We may recall in the retrospect of time the centerpiece of several reports presented both by national and foreign scientists who gathered in Kyiv in those early 1970s to discuss the problems of the emerging stem cell science. The abstracts of the First International Symposium were published in 1977. Later the extended texts of the reports were published in a book entitled “Stem Cells and Immunocompetent Cells in Norm and in Tumor Growth” (ed. by Z. Butenko; Kyiv: Naukova Dumka, 1981. 224 p.).

The difficulties in morphological identification of hematopoietic stem cells were discussed by Z. Butenko and K. Zak who presented their original results attempting to describe the peculiar morphological features of these cells. The complex of the techniques having been the best practice at that time was used to describe the morphological features of the candidate hematopoietic stem cells. The results of the studies on the hematopoietic stem cells and precursor cells in spontaneous, induced and transplantable experimental leukemias were later published in the monograph by Z. Butenko “Hematopoietic stem cells and leukemia” (Kyiv: Naukova Dumka, 1978. 179 p.).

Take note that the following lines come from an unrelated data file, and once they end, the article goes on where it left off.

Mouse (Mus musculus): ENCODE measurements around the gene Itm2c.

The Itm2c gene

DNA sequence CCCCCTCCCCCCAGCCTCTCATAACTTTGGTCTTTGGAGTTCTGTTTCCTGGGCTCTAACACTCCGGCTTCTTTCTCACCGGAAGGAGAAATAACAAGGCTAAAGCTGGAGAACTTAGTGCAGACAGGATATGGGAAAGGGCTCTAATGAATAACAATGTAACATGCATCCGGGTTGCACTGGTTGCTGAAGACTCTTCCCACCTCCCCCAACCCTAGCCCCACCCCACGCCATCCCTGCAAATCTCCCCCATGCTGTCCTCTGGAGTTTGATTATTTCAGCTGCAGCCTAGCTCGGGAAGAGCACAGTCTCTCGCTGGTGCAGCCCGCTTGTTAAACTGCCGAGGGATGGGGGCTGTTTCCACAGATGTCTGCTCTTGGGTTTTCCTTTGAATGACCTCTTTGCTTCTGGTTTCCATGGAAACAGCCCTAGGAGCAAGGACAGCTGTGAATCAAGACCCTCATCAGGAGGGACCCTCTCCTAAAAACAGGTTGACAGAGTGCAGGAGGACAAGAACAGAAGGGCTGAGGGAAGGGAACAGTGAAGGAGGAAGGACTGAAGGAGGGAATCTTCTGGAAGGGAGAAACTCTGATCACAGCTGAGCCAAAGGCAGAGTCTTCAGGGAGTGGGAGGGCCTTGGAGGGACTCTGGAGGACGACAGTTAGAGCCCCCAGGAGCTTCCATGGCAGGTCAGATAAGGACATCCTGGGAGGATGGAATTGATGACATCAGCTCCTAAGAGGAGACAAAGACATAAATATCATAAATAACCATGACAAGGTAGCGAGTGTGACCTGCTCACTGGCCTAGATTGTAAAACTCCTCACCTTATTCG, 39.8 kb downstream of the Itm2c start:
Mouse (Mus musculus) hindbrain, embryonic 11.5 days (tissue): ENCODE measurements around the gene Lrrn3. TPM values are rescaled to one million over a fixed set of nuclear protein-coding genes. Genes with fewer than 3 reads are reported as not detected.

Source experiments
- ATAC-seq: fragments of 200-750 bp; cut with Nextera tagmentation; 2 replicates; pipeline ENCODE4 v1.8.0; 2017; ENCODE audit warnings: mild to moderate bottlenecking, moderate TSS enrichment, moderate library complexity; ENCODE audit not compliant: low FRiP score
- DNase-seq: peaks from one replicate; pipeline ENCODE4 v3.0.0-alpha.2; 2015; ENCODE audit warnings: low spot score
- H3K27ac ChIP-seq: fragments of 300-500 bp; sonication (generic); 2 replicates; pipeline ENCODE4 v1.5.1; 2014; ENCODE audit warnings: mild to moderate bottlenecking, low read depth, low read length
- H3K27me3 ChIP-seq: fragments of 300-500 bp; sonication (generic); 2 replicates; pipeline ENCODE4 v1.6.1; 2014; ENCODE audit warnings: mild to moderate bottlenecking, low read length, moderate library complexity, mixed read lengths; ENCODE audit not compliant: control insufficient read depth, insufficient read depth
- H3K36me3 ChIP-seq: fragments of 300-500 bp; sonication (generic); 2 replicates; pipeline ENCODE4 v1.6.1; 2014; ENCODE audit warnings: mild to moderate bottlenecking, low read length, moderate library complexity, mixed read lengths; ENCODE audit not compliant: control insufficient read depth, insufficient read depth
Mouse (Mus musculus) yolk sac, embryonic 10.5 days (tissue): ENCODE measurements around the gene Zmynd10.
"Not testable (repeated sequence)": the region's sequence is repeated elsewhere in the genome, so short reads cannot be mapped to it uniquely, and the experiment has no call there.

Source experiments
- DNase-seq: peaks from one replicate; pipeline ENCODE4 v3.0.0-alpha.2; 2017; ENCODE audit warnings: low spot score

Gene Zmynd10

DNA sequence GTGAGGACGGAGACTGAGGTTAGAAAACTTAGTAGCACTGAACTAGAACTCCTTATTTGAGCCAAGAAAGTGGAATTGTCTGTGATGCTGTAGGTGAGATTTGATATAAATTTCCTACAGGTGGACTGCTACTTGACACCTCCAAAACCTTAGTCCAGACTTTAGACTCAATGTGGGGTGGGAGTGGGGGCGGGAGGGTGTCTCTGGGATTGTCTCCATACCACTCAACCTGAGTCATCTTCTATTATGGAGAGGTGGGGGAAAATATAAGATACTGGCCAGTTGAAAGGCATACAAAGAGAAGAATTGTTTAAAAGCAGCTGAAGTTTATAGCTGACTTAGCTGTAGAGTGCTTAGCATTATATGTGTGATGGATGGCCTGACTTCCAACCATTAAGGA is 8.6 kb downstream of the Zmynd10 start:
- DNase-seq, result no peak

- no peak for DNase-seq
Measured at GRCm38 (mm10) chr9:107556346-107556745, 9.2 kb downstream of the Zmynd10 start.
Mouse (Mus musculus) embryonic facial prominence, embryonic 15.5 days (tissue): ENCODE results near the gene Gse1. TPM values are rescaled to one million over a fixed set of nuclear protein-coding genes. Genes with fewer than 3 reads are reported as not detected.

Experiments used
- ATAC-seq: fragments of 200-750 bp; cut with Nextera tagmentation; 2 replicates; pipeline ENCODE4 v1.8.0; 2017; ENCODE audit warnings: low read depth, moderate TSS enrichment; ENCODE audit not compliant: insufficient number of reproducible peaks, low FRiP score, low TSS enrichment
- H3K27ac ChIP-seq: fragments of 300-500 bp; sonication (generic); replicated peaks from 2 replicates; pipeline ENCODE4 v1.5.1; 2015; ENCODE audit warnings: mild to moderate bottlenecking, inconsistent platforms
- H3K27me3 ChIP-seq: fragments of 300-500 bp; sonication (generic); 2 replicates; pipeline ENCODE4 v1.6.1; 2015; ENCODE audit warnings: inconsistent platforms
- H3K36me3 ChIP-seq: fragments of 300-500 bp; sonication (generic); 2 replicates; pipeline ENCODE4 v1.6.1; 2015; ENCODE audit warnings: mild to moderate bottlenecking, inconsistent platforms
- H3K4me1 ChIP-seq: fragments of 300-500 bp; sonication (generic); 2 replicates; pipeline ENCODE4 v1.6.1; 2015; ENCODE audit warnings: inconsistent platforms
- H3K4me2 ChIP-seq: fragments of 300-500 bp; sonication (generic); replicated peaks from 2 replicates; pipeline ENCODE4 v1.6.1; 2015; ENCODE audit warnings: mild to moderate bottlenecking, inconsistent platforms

E. Frindel presented the data demonstrating that cells of non-cycling population secrete a factor capable of stimulating quiescent stem cells in bone marrow.

R. Petrov et al. made the report “The influence of thymus and aging on the hematopoietic stem cell migration and differentiation”. Applying the clonal technique, morphological and cytogenetic methods which allowed them following up the chromosomal marker, the authors demonstrated the granulocytic differentiation of the hematopoietic precursor cells induced by antigen-stimulated T cells. R. Khaitov et al. demonstrated that migration of stem cells from bone marrow upon vaccination or other antigen challenge is an important step of immunogenesis. The activation of such migration in response to immunization is genetically determined and is not affected by the peculiar features of antigen itself.

The results of the studies presented by A. Fridenstein demonstrated the role of the stromal mechanocytes in providing hematopoietic microenvironment for antigen-dependent stages of differentiation of immunocompetent cells.